News 25 (newscasts)
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|Channels||Digital: 25 (UHF)
Virtual: 25 (PSIP)
(WEEK License, LLC)
|First air date||February 1, 1953|
|Former channel number(s)||43 (UHF analog, 1953–1964)
25 (UHF analog, 1964–2009)
57 (UHF digital, 2003–2009)
|Former affiliations||NBC Weather Plus
|Transmitter power||246 kW|
|Public license information:||Profile
WEEK-TV is the NBC-affiliated television station for North-Central Illinois that is licensed to Peoria. It broadcasts a high definition digital signal on UHF channel 25 from a transmitter at its studios on Springfield Road (along I-474) in East Peoria, a section of Groveland Township. Owned by Quincy Media, it operates and shares its facility with ABC/CW affiliate WHOI (owned by the Sinclair Broadcast Group) through joint sales and shared services agreements.
WEEK-TV signed-on February 1, 1953 transmitting an analog signal on UHF channel 43. It has always been an NBC affiliate. It was owned-and-operated by the Oklahoma City-based Oklahoma Publishing Company along with WEEK radio (1350 AM now WOAM) through its broadcasting subsidiary, West Central Broadcasting Company. Edward K. Gaylord was President, and the chairman of the board was United States Senator Robert S. Kerr (a former governor of Oklahoma and half of the Kerr-McGee Corporation). The original Chief Engineer of WEEK-AM-TV was Wayne Lovely, who supervised the construction of the stations' technical facilities and equipment installation in 1953 (he would remain employed by WEEK-TV until 1974).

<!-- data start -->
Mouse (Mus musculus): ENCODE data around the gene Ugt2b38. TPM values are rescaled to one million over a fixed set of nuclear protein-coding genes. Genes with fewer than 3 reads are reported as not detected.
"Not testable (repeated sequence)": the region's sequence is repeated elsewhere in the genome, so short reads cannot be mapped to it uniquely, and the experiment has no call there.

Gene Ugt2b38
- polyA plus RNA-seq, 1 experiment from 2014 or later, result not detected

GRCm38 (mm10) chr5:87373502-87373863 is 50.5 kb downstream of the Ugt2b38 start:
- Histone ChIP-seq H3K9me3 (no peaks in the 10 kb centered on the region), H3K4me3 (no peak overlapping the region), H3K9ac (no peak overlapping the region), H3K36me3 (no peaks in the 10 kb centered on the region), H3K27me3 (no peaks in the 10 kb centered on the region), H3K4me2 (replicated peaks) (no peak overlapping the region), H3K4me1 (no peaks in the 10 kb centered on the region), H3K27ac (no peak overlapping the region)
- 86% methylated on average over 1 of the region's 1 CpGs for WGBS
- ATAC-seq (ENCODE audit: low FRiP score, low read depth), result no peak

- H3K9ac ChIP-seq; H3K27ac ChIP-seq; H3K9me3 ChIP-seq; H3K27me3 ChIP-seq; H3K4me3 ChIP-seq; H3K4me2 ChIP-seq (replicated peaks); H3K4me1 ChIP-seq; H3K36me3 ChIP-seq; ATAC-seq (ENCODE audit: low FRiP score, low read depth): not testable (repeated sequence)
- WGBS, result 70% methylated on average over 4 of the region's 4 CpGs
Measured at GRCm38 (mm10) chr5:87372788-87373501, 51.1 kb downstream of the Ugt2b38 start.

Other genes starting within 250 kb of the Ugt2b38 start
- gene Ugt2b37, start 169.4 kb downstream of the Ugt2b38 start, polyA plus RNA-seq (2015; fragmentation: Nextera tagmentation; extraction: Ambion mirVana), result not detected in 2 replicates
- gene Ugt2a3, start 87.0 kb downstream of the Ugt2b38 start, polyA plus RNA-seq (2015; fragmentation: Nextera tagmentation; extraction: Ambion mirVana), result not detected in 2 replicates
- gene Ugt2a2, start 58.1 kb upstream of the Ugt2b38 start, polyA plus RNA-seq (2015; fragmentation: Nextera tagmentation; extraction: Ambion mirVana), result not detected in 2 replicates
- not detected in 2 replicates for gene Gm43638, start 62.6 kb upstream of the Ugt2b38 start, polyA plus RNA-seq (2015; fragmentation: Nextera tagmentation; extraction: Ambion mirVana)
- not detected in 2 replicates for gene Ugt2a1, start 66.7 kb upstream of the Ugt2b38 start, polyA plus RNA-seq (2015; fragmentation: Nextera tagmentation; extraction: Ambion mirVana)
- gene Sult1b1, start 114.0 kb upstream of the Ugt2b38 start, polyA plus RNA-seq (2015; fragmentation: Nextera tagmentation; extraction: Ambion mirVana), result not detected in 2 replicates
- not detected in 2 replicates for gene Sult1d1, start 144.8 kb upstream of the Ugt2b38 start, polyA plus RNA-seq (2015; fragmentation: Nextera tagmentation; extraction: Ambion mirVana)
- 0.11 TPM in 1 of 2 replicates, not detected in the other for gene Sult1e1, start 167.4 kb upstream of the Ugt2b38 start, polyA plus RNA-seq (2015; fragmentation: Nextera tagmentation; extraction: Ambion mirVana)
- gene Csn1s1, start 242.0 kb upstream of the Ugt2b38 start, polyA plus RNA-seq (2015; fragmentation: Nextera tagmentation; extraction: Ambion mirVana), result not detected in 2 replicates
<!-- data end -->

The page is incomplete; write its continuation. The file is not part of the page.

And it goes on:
On November 7, 1957, WEEQ-TV in La Salle launched as a full-time satellite of WEEK-TV in order to increase its signal reach.   The UHF channel 35 allocation was most recently used for TBN affiliate WWTO-TV which now broadcasts in digital on VHF channel 10 but retains 35 as its virtual channel via PSIP. WEEK-TV would move its analog signal to UHF channel 25 sometime around 1964. 
The channel 43 allocation was later moved from Peoria to Bloomington and used by the second incarnation of WBLN beginning in 1982 (this is now Fox affiliate WYZZ-TV).  In 1966, OPUBCO sold WEEK-TV and WEEQ-TV to Kansas City Southern Industries, which also acquired KRCG in Jefferson City, Missouri around the same time. The new owner eventually shut down WEEQ-TV sometime in the early-1970s.
In 1985, Kansas City Southern Industries sold both of its stations to Price Communications. On October 31, 1988, WEEK-TV and fellow NBC outlet KBJR-TV in Superior, Wisconsin became the two founding stations of the Granite Broadcasting Corporation. In 1997, WEEK-TV bought the broadcasting license for 98.5 in Eureka, gave it the call sign WEEK-FM, and nickname "Oldies 98.5". Granite Broadcasting divested itself of the radio station, which is now WPIA, in 1999. WEEK-TV has been digital-only since February 17, 2009.  On that date, the station remained on channel 25 when the analog to digital conversion was completed.
On March 2, 2009, WEEK-TV took over the operations of rival WHOI (then owned by Barrington Broadcasting) through joint sales and shared services agreements. It resulted in that station closing its longtime studios on North Stewart Street in Creve Coeur and moving into WEEK-TV's East Peoria facility.  As a result of the consolidation, all five of Peoria's full-powered commercial television stations are now operated by two entities. Granite-owned CBS affiliate WTVH in Syracuse, New York (which were WHOI's original call letters) also saw its operations merged with Barrington-owned NBC affiliate WSTM-TV and low-powered CW affiliate WSTQ-LP on the very same day. In this case, however, WSTM is the senior partner in the operational arrangement with WTVH.